The schooner Emma Baker, bound
from Charleston to the Ogeechee river
for a cargo of rice, went ashore on Tybec
beach Wednesday morning, and will prove
a total wreck.
Healthy Sion.—Under this head the
Savannah Xcw», of Thursday, say*:
The sales of 2,000 bale* of cotton yes
terday and the day before, produced
quit * an improvement in financial affairs
in the city, and money wa* somewhat
easier. A considerable amount of cur
rency was sent into the country by ex
Col. J\ A. L. Lie, of Muscogee county,
sold hi* place in that county containing
500 acres of land and thirty-two house*,
for $7,500 one day last week.
Edmund CuLttmx, of Chattahoochee
county was severely wounded last Satur
day by the accidental discharge of his
gun- # The whole load of bird-shot and
the wadding was lodged in his neck a
little below the right ear.
Ma. J. -L. Clements, of Augusta, who
was ao severely injured on Tuesday by the
explosion of a boiler in his shop, is ex
pected to recover. Gas Youngblood, the
negro who was hurt at the same time,
died on Wednesday night.
The Chronicle and Sentinel says one
of the most prominent business men of
that city “i* strong in tho opinion that
the Board of Directors of the Georgia
railroad mala a great mistake in not
adopting Maj. Jackson's resolution, offered
at the meeting last Monday. He thinks
that the pressure could be removed from
the entire Southern country east of the
Mississippi river by the Georgia railroad
and the Central railroad each issuing a
million of dollars in note*. These two
roods, he rays, possess the entire confi
dence of tho people, and their notes would
be taken in preference to greenbacks.
This circulating medium would enable the
planter* to bring forward their cotton
immediately, and thus the present em
barrassment would be completely re
The Langley Manufacturing Company,
of which Mr. W. C. Sibley, of Augusta, is
President, ha* declared a quarterly divi
dend of two and one-half per cent.
Floyd Brinson, negr*. while attempt
ing to escape from the jail at Sandere-
ville, was shot and killed last Monday by
Mr. Reuben Mayo, Sheriff of the county.
Ws quote tho following from the Chon-
icle and Sentinel, of Thursday:
Link or Shakers Between Port
Royal and Liverpool.—A dispatch was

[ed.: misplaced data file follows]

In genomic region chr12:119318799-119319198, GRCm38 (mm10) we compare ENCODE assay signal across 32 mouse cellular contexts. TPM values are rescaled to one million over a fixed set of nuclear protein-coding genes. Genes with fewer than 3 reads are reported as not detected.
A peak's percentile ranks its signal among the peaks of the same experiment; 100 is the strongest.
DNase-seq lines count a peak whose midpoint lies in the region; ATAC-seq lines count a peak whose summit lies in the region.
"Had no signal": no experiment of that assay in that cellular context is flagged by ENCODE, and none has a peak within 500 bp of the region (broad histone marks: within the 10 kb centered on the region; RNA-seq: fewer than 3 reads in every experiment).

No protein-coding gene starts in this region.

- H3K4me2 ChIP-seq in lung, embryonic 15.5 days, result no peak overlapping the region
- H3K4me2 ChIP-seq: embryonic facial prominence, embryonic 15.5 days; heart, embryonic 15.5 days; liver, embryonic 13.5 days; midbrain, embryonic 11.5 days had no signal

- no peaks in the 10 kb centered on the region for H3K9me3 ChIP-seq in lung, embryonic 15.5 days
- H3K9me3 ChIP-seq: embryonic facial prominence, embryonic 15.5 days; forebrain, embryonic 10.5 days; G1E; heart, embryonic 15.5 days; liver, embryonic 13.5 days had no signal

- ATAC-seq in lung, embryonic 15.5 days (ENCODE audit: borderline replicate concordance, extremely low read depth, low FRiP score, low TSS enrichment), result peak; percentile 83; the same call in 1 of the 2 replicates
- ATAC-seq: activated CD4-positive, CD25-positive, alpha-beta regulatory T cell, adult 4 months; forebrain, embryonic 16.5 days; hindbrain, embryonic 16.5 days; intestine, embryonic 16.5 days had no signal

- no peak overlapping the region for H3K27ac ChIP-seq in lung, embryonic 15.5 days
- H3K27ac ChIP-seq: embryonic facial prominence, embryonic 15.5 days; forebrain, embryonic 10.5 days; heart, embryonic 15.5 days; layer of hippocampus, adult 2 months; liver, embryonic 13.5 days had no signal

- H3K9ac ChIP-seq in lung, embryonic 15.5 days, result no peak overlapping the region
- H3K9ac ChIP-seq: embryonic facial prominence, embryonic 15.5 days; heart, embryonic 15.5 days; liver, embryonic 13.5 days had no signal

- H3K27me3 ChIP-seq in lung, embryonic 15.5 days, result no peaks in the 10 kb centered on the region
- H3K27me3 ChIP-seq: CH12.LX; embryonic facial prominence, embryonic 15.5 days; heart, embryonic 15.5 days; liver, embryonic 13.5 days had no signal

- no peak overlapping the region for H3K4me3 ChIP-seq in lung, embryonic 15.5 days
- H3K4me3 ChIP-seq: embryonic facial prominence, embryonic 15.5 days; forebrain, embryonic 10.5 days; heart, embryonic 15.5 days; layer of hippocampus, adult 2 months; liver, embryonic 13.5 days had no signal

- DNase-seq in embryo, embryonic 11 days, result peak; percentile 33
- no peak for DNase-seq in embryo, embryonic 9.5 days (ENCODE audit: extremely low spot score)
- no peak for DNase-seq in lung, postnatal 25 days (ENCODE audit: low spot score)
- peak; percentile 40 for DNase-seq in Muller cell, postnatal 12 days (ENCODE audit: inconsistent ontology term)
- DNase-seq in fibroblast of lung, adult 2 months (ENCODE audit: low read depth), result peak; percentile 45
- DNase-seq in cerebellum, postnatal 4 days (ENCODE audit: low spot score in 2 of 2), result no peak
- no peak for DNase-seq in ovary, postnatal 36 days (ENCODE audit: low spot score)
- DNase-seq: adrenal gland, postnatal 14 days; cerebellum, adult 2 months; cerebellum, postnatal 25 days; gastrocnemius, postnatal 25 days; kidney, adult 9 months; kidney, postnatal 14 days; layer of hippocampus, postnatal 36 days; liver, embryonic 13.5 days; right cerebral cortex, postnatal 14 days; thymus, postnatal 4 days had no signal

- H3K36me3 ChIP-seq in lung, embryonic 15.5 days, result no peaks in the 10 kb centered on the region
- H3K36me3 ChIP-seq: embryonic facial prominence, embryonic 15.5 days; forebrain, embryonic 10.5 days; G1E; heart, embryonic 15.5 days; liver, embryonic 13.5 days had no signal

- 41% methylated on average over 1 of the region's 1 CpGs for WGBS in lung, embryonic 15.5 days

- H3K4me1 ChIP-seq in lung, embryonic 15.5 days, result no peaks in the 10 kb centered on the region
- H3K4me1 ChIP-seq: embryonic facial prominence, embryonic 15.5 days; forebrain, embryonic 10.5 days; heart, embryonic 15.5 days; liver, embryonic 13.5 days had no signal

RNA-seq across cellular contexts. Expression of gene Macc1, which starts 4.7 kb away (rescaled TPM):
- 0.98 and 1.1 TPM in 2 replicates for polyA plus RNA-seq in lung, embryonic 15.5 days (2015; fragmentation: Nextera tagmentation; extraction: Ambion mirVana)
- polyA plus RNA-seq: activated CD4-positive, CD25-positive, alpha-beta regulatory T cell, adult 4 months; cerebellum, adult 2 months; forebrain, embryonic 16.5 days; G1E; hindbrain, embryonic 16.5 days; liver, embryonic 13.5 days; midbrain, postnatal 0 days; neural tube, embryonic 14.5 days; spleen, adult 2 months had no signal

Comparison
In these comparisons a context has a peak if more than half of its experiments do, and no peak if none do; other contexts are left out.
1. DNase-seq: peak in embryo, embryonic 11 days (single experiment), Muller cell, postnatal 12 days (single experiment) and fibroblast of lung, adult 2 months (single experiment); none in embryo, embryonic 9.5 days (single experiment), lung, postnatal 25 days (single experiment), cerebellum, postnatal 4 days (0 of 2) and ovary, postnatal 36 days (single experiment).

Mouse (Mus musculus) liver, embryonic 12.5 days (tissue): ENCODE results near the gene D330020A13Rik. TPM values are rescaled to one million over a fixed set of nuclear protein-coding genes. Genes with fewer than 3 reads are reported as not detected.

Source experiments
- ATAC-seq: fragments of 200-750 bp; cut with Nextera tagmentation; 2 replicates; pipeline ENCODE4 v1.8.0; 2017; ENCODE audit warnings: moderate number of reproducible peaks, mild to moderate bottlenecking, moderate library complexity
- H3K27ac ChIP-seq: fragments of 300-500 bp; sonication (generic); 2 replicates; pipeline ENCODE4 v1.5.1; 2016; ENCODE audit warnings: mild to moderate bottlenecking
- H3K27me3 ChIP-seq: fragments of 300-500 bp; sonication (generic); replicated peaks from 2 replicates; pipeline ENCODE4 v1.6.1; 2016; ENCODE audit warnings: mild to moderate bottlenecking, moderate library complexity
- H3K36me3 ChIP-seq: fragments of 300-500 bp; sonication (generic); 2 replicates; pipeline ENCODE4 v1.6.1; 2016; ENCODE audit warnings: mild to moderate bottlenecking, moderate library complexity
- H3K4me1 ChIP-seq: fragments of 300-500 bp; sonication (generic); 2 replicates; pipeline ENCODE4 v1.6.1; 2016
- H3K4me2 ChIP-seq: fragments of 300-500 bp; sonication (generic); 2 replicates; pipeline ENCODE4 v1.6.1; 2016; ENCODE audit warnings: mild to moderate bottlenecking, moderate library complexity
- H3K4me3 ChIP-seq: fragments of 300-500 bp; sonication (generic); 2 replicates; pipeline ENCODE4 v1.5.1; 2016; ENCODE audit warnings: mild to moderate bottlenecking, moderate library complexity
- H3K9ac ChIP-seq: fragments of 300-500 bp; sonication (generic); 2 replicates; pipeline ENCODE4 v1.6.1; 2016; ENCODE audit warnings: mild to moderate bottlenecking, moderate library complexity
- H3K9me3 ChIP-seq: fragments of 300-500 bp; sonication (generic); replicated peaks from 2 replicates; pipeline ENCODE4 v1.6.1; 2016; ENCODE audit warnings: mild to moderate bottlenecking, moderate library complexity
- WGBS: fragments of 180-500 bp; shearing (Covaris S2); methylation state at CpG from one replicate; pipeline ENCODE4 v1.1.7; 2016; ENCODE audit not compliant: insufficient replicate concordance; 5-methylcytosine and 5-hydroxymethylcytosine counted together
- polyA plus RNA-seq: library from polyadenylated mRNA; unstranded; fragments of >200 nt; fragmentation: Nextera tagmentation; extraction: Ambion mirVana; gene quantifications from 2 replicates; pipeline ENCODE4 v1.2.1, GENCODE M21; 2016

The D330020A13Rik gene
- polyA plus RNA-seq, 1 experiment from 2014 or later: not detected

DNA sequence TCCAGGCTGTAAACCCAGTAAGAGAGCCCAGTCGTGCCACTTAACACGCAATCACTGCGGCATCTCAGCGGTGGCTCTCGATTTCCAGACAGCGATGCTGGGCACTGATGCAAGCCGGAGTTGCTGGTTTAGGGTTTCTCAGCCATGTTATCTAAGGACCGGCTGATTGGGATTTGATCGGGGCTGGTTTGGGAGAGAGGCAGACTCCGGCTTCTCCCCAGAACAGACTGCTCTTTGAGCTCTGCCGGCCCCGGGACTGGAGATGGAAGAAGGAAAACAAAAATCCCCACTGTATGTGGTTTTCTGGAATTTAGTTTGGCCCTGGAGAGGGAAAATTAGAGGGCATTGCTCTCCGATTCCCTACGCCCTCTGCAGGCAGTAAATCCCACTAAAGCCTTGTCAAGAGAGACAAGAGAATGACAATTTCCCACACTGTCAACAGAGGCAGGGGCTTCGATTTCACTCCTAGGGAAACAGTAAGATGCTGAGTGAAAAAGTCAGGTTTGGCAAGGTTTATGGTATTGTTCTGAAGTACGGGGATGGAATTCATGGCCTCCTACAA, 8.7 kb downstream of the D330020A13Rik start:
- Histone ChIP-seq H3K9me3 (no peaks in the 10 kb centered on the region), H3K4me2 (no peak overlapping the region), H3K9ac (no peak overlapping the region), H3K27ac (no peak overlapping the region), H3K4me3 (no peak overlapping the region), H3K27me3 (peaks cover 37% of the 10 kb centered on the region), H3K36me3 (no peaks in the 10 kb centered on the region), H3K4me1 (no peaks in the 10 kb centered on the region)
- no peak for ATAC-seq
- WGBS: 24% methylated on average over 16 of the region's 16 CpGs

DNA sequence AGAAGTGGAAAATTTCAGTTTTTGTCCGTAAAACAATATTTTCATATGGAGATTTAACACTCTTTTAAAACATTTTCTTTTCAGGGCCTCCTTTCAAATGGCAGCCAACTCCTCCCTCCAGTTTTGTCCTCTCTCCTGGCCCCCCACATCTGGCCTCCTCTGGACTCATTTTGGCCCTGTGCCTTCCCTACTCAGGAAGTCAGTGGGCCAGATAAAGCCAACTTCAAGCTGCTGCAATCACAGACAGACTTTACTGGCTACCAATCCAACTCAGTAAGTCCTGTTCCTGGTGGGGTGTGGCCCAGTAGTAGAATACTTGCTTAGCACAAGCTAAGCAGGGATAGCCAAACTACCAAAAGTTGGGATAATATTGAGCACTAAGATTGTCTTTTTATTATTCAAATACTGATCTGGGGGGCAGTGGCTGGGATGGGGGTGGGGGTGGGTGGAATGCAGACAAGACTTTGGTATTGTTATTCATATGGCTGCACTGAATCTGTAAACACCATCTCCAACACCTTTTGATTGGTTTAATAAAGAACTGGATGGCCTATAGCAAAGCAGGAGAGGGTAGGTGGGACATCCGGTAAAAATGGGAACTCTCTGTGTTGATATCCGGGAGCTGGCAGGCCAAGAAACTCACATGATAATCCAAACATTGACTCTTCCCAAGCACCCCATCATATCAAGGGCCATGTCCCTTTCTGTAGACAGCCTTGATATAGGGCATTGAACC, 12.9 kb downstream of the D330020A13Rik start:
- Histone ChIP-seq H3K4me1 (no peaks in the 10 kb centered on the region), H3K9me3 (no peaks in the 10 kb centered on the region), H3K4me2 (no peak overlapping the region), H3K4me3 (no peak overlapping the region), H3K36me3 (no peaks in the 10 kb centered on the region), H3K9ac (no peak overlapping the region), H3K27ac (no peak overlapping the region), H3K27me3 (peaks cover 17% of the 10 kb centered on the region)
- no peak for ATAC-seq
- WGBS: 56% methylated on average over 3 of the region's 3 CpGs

received yesterday by Maj. Geo. T. Jack-
son, from Mr. D. F. Appleton, to tho ef
fect that the Dominion Line of Steamers
had been secured to run between Liv
erpool and Port Royal, and that 300 tons
of coal would be wanted at the latter
place on the 20th of November nert, at
which time the first of the Bteamers will
certainly arrive from Liverpool. This
steamer will thus bo the meant courier of
a splendid line, which will run regularly
between England’s great seaport and
The Columbus Sun, of Thursday, print*
the following s
Fever Excitembnt Died Out:—We
are allowed to use the following dispatch
received yesterday from Montgomery,
from Cob C. B. Ball, Superintendent of
the Western Railroad of Alabama. We
publish it to settle any fears that may bo
entertained by fugitives from that city:
“The fever excitement has about died out.
No deaths nor no new cases that I can
hear of in the last twenty-four hours.**.
We are told that Col. Ball has not re
moved his family from Montgomery.
Tins good hit is from Harris* stalwart
A correspondent, having observed that
some of the Georgia paper* have “man
aging editors,” writes to find out some
thing about the duties ofthe position and
the pecuniary emoluments attached there
to. Managing editors on Southern papers
have a very easy time. They hunt over
the exchanges for poetry and old jokes,
help do up the mails and occasionally
work off a small job on the hand-press.
They also read the proofs of advertise
ments, and are expected to ask the fore
man out to drink. We find it cheaper to
employ an office-boy. The salary of a
first-class managing editor is sometimes
as high as fifteen dollar* a month.
Mr. James Matt Ware, & well-known
and prominent citizen of Polk county,
died near Van Wert Friday night of last
In consequence of the continued sick
ness of one of the proprietors of the Car-
tersrillo Standard and Express, that pa
per is offered for sale.
II$tt the Courier-Journal ‘‘Went
For” an Irate Correspondent,
Mr. Wm. Fitzsimmons, of Elizabeth
town, Term., having bent a communica
tion to the Courier-Journal which that
paper did not see proper to print, writes
the editor* what he doubtless considered
a “scorcher** for their lack of apprecia
tion of his merit* a* a correspondent.
The editors were nearly knocked out of